How the Internet Made Impossible an Internal Debate (And Why it’s a Bad Idea Even if We Could)

Categories: Letters From Leadership

As Ami Isseroff schooled me recently, internal dissent is internal and not for sharing. We only contribute to the destroyers of Israel by making public our qualms with Israel, Israelis and the Israeli state. Like sex, it’s naughty and embarassing—so save it for someone you love.

Ami Isseroff not only sought me out to chastise my emailing of highly critical Israel commentary around the internet, but also writes Ameinu asserting likewise that the highly publicized disputes between the AJC and ZOA on one hand and Breaking the Silence with their sponsor, the Union of Progressive Zionists, on the other are accelerating Israel’s immanent demise.

If only it were that simple.

Ami emailed me indicating that myvery passionate disapproval of religiously motivated Israeli settler violence could be used as anti-Israel cannon fodder. Never mind that it was my intent that the essay would zip around the globe to break up the conventional wisdom that we Jews serve Israel’s cause best by allowing others to interpret our communal silence as approval of her ills.

This is a case study for communal police who fall short of censors simply because they lack any practical influence or power to halt a trend which is otherwise unstoppable: a technological revolution which aids the equally unstoppable exposure of long-existing internal disagreements regarding the boundaries of Jewish community. This is threatening to many because it ultimately broadens how American Jews interact with the issue of Israel.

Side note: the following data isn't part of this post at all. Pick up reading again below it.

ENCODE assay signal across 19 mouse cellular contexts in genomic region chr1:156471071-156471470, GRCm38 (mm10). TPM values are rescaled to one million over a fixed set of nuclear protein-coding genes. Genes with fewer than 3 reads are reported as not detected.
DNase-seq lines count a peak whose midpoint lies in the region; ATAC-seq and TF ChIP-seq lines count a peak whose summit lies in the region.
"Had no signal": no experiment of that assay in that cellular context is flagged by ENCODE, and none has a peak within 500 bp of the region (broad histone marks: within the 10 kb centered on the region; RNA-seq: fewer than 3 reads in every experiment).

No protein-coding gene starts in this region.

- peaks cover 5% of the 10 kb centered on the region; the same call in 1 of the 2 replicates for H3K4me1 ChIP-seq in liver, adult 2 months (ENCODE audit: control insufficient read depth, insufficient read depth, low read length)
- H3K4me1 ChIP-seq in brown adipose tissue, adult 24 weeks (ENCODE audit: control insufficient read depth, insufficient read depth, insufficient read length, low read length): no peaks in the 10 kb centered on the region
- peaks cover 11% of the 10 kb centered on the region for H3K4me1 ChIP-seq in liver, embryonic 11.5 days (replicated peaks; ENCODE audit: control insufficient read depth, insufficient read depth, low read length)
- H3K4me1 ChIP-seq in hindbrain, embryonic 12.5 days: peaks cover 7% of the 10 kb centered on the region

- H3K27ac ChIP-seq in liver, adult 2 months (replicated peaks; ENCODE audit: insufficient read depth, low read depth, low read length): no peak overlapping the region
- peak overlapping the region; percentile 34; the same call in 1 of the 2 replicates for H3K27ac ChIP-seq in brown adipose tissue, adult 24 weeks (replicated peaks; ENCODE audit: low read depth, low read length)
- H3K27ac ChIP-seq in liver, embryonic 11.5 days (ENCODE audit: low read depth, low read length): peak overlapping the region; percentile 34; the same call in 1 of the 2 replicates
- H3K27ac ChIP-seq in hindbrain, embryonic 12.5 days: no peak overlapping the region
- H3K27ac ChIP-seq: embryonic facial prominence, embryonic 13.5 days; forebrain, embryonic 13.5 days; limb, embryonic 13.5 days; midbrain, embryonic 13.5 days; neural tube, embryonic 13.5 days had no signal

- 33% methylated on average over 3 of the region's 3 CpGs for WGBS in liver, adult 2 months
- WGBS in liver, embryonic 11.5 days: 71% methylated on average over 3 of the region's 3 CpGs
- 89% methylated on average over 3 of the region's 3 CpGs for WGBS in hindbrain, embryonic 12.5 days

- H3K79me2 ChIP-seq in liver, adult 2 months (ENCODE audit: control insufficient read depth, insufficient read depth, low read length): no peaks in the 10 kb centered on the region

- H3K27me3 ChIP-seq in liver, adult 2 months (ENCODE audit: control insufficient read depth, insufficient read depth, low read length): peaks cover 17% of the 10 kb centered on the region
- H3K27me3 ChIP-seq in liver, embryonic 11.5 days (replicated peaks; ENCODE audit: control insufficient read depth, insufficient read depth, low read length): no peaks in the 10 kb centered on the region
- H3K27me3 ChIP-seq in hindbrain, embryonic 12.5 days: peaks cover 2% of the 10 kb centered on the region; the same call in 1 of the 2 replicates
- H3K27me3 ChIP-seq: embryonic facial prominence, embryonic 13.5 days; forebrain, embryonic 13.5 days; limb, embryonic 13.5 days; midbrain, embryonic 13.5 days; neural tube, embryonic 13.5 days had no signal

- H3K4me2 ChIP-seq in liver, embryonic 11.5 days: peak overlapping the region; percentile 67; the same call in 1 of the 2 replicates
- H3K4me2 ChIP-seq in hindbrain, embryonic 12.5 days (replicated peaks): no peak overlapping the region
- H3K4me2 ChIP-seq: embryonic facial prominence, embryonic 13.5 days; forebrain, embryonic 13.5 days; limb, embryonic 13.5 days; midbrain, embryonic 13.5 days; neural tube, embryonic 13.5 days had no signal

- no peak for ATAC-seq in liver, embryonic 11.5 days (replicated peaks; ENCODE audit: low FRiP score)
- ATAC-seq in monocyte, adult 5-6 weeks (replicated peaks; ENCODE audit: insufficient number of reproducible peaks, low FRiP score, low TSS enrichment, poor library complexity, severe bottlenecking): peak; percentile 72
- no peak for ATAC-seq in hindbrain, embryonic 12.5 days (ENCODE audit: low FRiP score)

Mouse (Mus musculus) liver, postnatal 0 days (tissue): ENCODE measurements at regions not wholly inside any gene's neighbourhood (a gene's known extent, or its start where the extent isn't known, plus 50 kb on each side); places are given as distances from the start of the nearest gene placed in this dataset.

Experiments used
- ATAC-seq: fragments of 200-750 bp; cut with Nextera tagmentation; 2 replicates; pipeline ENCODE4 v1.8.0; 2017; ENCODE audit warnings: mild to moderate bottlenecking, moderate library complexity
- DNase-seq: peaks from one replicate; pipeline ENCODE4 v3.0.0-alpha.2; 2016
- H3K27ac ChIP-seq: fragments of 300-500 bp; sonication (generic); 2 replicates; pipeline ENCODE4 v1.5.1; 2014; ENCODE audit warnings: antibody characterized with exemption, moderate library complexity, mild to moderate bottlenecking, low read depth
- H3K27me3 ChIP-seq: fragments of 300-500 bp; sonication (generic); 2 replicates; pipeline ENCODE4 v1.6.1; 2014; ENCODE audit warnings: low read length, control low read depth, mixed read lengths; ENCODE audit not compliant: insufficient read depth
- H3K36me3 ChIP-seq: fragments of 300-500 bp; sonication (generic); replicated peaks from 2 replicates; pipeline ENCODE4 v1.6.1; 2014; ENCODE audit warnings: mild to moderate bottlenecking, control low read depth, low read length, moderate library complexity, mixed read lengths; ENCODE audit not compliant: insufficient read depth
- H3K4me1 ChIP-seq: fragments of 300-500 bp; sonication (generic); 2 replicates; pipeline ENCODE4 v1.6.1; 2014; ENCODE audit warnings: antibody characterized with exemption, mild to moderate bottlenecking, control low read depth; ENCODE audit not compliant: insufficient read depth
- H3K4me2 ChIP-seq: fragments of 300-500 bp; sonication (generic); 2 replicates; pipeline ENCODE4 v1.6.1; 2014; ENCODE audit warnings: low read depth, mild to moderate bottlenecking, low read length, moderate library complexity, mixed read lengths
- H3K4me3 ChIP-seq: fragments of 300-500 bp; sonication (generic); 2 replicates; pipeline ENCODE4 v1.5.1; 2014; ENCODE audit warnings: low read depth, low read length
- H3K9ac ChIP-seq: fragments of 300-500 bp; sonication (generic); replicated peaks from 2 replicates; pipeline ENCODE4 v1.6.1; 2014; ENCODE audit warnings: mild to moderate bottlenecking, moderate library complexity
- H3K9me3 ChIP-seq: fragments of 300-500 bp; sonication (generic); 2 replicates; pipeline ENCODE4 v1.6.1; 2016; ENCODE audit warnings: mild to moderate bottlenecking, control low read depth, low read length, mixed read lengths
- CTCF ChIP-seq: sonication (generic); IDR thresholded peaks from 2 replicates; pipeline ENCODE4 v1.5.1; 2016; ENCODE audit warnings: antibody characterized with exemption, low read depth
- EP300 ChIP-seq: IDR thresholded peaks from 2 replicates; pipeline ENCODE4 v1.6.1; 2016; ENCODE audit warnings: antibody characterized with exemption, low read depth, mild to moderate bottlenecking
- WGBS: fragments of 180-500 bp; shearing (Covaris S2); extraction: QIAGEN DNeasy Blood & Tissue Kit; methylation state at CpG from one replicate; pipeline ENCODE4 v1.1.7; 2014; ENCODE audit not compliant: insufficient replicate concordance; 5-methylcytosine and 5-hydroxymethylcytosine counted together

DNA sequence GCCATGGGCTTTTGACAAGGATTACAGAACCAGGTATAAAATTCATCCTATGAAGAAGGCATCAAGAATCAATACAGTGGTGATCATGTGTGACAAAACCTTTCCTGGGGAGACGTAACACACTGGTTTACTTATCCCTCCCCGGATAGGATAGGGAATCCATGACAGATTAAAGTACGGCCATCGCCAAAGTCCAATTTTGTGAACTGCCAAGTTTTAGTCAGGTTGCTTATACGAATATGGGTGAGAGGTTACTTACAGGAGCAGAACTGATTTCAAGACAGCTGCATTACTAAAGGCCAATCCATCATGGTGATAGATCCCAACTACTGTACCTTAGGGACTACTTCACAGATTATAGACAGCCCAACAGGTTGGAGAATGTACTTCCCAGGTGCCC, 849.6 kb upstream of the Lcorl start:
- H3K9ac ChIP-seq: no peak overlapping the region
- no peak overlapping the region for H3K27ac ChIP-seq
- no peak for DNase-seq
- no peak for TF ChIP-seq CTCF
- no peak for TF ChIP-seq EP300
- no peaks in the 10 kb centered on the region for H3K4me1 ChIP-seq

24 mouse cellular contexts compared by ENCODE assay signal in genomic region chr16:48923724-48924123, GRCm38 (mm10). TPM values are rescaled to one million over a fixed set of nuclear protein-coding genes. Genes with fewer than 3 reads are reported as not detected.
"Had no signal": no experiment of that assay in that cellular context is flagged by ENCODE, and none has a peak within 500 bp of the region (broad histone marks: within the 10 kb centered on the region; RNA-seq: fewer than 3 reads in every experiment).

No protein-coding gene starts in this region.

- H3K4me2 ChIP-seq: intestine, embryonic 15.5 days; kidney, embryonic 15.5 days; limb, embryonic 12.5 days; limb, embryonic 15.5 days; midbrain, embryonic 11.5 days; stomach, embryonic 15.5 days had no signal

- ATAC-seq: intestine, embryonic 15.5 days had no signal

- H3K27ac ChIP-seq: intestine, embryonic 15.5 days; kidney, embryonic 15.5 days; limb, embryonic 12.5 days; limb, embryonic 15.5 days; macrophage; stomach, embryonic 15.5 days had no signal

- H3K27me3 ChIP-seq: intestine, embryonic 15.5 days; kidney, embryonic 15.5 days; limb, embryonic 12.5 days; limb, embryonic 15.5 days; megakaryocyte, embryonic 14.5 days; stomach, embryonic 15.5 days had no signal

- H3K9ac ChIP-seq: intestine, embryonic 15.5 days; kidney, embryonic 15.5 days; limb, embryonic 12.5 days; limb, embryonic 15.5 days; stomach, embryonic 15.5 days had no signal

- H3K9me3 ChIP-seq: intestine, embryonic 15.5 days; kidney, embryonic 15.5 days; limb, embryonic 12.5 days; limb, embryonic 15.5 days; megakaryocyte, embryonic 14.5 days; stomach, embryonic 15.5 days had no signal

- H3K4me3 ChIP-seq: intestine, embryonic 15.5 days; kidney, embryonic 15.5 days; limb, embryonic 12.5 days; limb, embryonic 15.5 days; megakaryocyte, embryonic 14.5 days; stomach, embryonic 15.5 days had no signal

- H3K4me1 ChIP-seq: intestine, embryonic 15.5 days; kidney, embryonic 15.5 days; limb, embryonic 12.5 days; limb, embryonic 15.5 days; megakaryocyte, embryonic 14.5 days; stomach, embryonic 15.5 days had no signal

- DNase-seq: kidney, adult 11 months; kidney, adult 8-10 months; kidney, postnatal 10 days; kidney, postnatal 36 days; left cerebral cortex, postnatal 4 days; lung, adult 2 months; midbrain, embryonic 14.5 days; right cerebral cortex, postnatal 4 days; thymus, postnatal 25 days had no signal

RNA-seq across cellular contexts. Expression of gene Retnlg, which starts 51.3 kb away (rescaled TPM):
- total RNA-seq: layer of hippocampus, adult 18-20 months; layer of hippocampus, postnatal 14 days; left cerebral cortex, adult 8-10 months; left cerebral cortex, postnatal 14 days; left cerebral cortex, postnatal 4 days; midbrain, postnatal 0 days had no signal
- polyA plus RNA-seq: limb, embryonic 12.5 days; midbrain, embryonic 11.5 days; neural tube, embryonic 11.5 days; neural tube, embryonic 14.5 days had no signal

Because it is increasingly “an issue” which can otherwise divide synagogues, community centers, families and organizations along political lines. A certain class of communal police are enforcing a “keep the peace” ethic which is understandable for the same reasons one does not discuss politics at the dinner table with one’s in-laws.

But Ami’s class of would-be censors squelch outbursts of Jewish opinion in order to, in their own words, prevent Jews from enabling our enemies. “legitimate” and occasionally “important” internal discussions between Jews belong behind closed doors. Explains Ami, Breaking the Silence may be on “our side” but they are only helping “their side,” that is Israel’s destroyers, and should stop at once.

It’s a shame that mainstream Israel advocates, including a few self-styled progressives, can think in terms of “our side” and “their side” when the basis of progressive political understanding begins with knowing that dichotomies are oversimplifications. Conventional wisdom regarding “terrorists” and “occupiers” has a habit of dealing harm to a balagan which begs for deep, serious and introspective thought across an array of interwoven issues. The far-left is guilty of this plenty—but who will reach through to them? The ZOA?